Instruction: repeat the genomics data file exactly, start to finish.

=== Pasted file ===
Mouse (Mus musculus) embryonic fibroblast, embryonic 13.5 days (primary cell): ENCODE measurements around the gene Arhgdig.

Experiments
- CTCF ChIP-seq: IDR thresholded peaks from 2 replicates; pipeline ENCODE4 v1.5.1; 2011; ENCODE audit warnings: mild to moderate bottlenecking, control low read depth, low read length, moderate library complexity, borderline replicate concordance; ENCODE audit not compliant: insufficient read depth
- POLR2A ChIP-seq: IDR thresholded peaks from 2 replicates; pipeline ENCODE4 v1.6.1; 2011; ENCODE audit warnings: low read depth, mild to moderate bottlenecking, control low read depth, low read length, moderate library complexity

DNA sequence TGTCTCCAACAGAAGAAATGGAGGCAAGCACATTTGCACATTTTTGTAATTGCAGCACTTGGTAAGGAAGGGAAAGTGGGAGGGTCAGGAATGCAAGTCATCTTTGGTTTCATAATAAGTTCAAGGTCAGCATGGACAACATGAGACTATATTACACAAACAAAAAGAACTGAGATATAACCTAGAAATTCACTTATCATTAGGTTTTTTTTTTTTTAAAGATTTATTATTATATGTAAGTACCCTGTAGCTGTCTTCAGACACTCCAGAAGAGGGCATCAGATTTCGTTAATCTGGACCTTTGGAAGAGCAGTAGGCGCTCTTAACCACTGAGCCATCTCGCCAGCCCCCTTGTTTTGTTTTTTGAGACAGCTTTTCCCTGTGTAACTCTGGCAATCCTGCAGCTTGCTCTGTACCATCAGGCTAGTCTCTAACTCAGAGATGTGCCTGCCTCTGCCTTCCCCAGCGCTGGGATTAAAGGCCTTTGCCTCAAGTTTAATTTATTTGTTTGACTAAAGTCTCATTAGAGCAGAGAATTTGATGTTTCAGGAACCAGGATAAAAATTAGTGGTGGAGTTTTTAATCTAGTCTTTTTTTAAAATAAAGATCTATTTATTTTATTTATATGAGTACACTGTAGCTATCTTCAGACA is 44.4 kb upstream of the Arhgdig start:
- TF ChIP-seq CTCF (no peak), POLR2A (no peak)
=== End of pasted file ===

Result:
Mouse (Mus musculus) embryonic fibroblast, embryonic 13.5 days (primary cell): ENCODE measurements around the gene Arhgdig.

Experiments
- CTCF ChIP-seq: IDR thresholded peaks from 2 replicates; pipeline ENCODE4 v1.5.1; 2011; ENCODE audit warnings: mild to moderate bottlenecking, control low read depth, low read length, moderate library complexity, borderline replicate concordance; ENCODE audit not compliant: insufficient read depth
- POLR2A ChIP-seq: IDR thresholded peaks from 2 replicates; pipeline ENCODE4 v1.6.1; 2011; ENCODE audit warnings: low read depth, mild to moderate bottlenecking, control low read depth, low read length, moderate library complexity

DNA sequence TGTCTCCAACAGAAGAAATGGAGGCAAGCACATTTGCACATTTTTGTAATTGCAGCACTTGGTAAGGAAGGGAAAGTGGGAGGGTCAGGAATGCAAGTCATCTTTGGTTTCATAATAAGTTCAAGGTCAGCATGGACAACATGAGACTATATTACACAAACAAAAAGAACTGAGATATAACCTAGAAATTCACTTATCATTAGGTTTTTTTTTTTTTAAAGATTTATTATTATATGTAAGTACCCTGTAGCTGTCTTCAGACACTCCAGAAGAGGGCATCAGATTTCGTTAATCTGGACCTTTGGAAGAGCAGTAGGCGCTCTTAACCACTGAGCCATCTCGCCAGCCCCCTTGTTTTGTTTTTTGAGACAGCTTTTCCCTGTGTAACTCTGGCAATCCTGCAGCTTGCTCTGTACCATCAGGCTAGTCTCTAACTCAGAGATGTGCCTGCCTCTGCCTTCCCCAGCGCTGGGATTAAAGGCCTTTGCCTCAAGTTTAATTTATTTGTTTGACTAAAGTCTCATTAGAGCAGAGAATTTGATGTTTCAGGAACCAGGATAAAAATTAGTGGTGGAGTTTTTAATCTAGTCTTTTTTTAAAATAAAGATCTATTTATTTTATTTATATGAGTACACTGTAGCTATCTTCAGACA is 44.4 kb upstream of the Arhgdig start:
- TF ChIP-seq CTCF (no peak), POLR2A (no peak)